While they often presented themselves as bodybuilders’ publications, their chuckle-prompting titles — Torso, Adonis, Honcho, Mandate — didn’t lie. Gay men’s magazines of decades past were bought by gay men who wanted to look at the erotic illustrations of well- built male bodies therein. Because any- one known to possess such material in the homophobic 1950s and 1960s could experience serious consequences, men hid the magazines under their mat- tresses. These illustrations have now inspired a traveling exhibition, Stroke: From Under the Mattress to the Museum Wall. Curated by notable erotic artist Robert W. Richards and orig- inating at the Leslie-Lohman Museum of Gay and Lesbian Art, the popular show contains 24 original illustrations that ap- peared in gay magazines from the 1950s to the 1990s. It also looks at how gay men, forced into the closet during those decades, used these pictures to explore their sexuality intimately. It additionally serves as a showcase for the artists in- volved. On view are works by two dozen top artists of the times, including Touko Laaksonen (Tom of Finland), Antonio Lopez (Antonio), and David Martin.More
Producer, writer, and activist who produced shows like All in the Family, Sanford and Son, and Maude, is awarded the 2016 Freedom of Expression Award after a screening of the new documentary Norman Lear: Just Another Version of You.More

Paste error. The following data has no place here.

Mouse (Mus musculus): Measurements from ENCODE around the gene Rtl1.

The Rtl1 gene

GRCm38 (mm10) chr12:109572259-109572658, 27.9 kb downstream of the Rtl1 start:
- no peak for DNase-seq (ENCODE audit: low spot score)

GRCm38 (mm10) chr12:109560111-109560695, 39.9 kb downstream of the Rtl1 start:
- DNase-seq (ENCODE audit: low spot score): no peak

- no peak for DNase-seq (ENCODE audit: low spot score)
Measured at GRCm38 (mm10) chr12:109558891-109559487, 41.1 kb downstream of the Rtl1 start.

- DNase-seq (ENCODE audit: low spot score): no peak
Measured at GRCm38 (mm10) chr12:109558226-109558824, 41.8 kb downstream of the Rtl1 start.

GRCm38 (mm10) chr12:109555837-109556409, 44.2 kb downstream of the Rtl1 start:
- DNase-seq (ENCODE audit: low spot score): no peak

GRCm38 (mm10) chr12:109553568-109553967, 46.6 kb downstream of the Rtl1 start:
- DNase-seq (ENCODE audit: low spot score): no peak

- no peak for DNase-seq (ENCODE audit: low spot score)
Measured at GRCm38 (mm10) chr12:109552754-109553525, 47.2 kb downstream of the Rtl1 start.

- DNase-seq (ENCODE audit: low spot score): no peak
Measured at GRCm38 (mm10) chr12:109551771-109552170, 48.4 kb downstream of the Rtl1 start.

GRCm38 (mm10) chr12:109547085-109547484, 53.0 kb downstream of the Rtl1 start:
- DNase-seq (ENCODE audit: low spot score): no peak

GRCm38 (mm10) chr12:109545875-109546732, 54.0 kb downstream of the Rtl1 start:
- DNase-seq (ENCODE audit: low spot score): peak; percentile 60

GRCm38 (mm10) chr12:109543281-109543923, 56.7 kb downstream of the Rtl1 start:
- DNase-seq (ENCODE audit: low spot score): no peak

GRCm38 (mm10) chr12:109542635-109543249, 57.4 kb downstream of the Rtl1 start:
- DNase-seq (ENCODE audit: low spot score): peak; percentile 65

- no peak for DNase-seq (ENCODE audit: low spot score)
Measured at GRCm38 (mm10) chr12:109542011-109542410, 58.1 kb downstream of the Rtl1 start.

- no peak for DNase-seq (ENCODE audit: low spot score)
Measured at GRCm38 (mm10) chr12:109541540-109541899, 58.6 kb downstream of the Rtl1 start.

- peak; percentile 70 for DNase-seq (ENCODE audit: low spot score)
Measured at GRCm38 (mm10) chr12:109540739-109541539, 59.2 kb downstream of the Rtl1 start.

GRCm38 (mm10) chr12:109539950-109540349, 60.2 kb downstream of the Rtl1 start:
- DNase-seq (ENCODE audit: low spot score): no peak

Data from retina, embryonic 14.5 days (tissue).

At the main festival ground on Saturday July 23rd and Sunday July 24th at Fort Mason Center, we welcome many celebrities from Japan, including WORLD ORDER, Silent Siren, Wednesday Campanella, GARNiDELiA, Mitz Mangrove, and many more, and we will also host a variety of events, including J-POP LIVE concerts, Meet & Greet sessions, Q&A with special guests, Interactive Summit, Travel Pavilion, Ramen & Sake Summit, dance, karaoke,cosplay and'J-POP Queen' drag contests.More
You've probably played ping pong, the miniature version of tennis once seen only in frat houses and summer camps, but has since found its appropraite place in the limelight, with help from Forrest Gump and the Olympics. But with Berlin-style ping pong, we are asked to, as the Germans never say, "sample a lederhosen of a different variety." Berlin-style ping pong takes as many people as can fit around a table, gives them all a paddle, and allows them one shot to volley the ball across the net. If they nail it, they move out of the way and rejoin the circle. If flub it, they're out, until only one person is left, reaping all the glory that can be mustered from group ping pong. Now take the awesomeness of that and add foosball, skeeball, drink specials, rickshaws for cuddling, and dance karaoke on top of it. Did your head just 'splode? No? Then also add DJ Purple, the sax-wielding karaoke maestro who's so good he makes SNL's Sexy Sax Man seem like Stuart Smalley! The karaoke part of the evening is relatively new, but Allan Hough, founder and MissionMission blogger, says, "In our 18 months of throwing Berlin-style ping pong parties, Singin' and Pingin' had by far the highest attendance." Hough also says the honor of singing while pinging has yet to be conquered, which is a challenge we can't not accept.
Fri., Dec. 21, 8 p.m., 2012